What are you currently reading?
La Peste, (The Plague) by Albert Camus.  It’s eerie to realize how much we already knew about the way people behave in a pandemic … in 1947.

What is your top reason for supporting the campaign?
SYA provided the most transformational year of my life, and continues to do so for following generations.  It pointed me at an appreciation for other cultures, challenged my starting assumptions, tested the limits of my comfort zone, showed me what I was capable of, introduced me to the music of language, forced me to experience and process the world’s wonders on my own.  That’s worth kicking in a few dollars.

What is your favorite place to visit?

Name one thing that you never would have done had it not been for SYA.
If not for SYA, I would not likely have studied German, majored in Linguistics, studied Old French, lived in Germany, studied Arabic, lived in Egypt, entered a PhD program in Near Eastern Studies, taught Arabic at Tufts… and become a banker and moved to London for 25 years.  Otherwise, everything would have been the same.

What is your favorite item on your work desk right now?
My laptop. It is also my least favorite.

Name one thing that people would never guess about you.
Most people would never guess that I am descended from Lady Godiva.

Who is the person you admire most and why?
Barack Obama.  If you need to know why, watch the video of his address to the 2020 Democratic National Convention.

What do you consider to be your greatest personal or professional accomplishment?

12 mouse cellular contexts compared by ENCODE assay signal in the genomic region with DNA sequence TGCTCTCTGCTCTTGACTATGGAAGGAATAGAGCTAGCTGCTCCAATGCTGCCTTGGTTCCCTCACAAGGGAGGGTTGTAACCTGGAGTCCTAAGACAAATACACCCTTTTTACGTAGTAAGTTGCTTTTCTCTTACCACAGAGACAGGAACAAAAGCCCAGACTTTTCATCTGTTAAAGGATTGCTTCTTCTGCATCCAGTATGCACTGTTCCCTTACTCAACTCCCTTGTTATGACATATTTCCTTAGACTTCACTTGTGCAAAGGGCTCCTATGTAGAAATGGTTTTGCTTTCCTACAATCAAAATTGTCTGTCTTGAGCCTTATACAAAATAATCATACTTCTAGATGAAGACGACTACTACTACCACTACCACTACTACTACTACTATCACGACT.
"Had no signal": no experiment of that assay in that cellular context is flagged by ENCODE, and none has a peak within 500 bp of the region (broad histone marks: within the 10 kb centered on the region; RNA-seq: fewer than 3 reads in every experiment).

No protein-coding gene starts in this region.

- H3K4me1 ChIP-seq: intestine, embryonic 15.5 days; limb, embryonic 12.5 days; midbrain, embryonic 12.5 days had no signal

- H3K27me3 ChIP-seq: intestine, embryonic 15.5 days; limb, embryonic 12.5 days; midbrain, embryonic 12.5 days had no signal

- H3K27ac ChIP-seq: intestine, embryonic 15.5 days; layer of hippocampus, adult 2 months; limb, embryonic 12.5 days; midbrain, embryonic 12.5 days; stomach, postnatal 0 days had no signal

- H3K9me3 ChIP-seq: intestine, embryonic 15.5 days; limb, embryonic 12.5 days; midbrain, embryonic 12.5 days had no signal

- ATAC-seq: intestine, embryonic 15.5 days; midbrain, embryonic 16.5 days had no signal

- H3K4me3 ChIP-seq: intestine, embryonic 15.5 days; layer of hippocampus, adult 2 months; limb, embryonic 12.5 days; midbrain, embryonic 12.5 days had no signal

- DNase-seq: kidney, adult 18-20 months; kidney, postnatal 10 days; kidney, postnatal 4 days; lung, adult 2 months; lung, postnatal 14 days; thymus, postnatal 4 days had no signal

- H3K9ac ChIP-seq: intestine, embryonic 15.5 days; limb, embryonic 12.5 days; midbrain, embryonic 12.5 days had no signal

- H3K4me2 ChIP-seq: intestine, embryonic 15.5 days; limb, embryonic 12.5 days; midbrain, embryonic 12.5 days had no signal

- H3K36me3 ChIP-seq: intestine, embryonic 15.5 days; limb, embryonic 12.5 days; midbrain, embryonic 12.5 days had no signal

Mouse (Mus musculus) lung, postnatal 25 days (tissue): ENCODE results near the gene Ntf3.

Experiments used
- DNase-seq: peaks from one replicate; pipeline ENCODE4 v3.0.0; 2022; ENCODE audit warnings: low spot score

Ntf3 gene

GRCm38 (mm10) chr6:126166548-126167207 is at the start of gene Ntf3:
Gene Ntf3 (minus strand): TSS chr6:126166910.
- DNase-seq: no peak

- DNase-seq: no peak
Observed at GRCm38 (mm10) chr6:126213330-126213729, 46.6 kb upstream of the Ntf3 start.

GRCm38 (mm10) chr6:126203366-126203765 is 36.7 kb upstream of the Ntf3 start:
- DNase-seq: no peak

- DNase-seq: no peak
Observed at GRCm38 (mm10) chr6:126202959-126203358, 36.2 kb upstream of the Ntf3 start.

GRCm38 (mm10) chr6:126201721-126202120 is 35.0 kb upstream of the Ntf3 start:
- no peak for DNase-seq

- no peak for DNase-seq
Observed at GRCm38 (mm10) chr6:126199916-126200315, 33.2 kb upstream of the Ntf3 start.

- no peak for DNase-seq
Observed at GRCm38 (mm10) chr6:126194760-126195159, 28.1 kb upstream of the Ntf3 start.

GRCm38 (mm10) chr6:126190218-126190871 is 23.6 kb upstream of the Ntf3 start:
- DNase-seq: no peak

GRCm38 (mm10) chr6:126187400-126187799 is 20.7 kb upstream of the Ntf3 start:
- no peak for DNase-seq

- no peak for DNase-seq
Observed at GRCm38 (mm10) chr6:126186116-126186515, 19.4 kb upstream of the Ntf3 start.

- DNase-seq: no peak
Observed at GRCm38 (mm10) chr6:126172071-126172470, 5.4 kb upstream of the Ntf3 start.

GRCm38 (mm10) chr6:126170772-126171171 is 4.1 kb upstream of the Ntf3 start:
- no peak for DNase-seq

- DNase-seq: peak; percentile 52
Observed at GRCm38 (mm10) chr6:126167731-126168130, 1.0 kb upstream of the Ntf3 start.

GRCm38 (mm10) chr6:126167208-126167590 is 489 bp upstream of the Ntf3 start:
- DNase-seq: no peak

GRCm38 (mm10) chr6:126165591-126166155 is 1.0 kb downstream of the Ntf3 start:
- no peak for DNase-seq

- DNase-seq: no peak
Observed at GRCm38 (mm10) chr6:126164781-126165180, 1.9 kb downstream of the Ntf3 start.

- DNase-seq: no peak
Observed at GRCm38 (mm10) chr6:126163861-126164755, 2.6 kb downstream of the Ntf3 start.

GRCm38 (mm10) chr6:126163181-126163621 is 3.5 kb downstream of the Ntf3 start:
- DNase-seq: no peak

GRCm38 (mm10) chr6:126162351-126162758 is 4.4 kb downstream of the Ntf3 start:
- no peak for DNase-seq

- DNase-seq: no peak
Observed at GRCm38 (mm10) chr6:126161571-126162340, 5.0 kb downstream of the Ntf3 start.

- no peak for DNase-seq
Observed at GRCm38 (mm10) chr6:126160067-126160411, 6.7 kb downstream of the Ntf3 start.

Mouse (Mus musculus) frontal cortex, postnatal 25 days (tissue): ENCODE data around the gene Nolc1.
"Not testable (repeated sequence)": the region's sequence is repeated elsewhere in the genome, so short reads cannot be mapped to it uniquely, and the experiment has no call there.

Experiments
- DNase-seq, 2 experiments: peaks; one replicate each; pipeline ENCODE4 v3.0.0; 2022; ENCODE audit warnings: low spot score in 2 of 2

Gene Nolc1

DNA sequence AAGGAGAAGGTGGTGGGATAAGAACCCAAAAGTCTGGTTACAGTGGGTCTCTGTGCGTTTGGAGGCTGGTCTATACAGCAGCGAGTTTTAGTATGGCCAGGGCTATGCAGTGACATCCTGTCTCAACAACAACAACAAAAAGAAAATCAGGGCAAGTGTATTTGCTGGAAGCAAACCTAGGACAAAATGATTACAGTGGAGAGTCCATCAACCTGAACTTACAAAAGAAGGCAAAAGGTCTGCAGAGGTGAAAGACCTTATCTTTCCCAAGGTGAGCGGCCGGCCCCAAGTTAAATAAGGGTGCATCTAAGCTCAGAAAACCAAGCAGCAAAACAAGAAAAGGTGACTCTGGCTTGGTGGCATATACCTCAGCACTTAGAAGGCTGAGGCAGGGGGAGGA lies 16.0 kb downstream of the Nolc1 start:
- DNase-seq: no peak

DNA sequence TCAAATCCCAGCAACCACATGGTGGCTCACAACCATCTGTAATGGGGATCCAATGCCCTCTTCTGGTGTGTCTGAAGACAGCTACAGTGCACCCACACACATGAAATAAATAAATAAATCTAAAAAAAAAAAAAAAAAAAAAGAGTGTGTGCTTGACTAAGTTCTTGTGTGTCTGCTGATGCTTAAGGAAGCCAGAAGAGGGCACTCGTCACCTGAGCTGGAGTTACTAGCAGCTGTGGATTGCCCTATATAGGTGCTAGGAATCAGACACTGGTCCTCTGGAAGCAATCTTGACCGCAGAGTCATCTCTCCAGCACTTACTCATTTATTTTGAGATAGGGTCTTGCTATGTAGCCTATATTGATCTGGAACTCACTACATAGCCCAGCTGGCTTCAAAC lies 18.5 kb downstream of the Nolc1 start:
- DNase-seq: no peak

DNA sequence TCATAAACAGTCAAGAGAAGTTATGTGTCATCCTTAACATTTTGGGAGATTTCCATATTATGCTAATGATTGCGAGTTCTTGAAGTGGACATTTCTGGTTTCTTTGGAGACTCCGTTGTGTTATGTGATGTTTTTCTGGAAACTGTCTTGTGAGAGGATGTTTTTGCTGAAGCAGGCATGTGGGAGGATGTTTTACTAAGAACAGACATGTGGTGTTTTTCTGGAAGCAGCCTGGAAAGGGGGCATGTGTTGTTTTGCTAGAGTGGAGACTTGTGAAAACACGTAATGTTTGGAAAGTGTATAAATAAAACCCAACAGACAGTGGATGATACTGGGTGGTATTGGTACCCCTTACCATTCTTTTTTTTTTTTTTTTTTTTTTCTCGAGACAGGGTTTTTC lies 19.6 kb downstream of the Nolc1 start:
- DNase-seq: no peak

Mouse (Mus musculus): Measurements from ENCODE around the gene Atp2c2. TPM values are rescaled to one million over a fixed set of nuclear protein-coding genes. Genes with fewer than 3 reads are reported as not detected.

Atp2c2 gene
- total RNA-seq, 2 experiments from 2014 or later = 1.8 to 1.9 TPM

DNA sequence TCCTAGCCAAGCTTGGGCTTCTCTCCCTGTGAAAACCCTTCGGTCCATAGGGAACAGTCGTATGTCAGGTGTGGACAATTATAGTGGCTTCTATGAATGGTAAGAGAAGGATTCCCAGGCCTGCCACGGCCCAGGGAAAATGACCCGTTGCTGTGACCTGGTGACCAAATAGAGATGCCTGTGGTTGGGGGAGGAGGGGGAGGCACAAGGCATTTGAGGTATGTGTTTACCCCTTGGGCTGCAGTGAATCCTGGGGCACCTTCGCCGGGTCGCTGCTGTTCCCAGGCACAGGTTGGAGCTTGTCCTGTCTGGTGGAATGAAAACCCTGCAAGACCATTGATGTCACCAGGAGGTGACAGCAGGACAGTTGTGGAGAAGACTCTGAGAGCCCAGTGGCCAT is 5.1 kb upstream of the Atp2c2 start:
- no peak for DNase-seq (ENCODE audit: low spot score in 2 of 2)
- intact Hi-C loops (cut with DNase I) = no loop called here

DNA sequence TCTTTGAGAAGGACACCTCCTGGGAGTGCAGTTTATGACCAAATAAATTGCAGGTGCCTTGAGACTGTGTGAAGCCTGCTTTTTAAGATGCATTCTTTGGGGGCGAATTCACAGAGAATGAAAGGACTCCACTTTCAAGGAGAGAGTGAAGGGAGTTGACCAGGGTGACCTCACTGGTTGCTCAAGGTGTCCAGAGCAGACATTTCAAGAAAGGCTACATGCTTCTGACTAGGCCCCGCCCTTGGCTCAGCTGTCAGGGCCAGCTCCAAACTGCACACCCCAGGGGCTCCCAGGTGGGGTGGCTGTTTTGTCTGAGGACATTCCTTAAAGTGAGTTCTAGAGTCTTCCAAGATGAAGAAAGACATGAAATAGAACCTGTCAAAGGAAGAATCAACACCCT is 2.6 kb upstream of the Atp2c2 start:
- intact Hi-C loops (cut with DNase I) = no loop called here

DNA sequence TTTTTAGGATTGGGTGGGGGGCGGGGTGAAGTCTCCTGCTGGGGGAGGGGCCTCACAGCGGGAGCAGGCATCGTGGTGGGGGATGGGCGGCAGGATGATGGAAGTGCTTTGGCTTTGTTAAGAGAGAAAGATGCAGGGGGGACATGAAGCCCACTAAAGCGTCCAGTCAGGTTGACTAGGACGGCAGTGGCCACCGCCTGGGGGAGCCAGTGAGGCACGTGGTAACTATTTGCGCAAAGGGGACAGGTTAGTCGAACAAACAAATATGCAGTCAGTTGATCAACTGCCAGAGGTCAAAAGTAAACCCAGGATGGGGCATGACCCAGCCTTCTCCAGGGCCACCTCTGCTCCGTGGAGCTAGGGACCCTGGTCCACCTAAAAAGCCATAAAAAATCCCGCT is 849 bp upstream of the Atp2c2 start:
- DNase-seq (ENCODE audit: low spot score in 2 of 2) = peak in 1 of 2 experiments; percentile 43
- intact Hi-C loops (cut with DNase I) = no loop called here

Writing a basic Arabic word processor from scratch in the mid-eighties, including building the font, and right-to-left format. Then added a feature that allowed you to conduct original (if simple) conversations in Arabic with the computer.

What surprised you most about your SYA experience?
I was mesmerized at how every waking moment was stimulating and slightly unfamiliar, even something as trivial as walking down the street.

Please share the best advice you have ever been given, and by whom.
My boarding school roommate told me “You should apply to Schoolboys Abroad.”

What three (3) words best describe you?
Introvert, thwarted academic, New Englander

What is your favorite way to relax?
Reading Yiddish literature.

What is your favorite SYA memory?
Contacting my mother to obtain permission from SYA France Director Harris Thomas to travel around France by hitchhiking.  Because there was a PTT (Postes, Télégraphes et Téléphones) strike, there was no international telephone service, so I had to get in touch with my friend F5JU (“Foxtrot Five Japan Uniform) and his son F5JU-bis for some help.  F5JU put out a general call on his ham radio (“CQ Eastern United States, CQ Eastern United States…”), and found a ham radio operator in Framingham, Mass., who then called my mother in Boston and relayed the request.  She was a little surprised to get the call, but consented, and the permission was relayed back to me via F5JU.  Mr. Thomas thought me a trustworthy SYAer and accepted my report of the communication as parental consent.  It wouldn’t work today, but this was 1971.

What is your greatest hope for the future of SYA?
In a shrinking, globalizing, homogenizing, fully connected world, I would hope that SYA can continue to somehow still cast adolescents loose from their tethers to experience a challenging, uncomfortable, unfamiliar, soul-expanding adventure.

You can learn more about The Campaign for SYA leadership team here.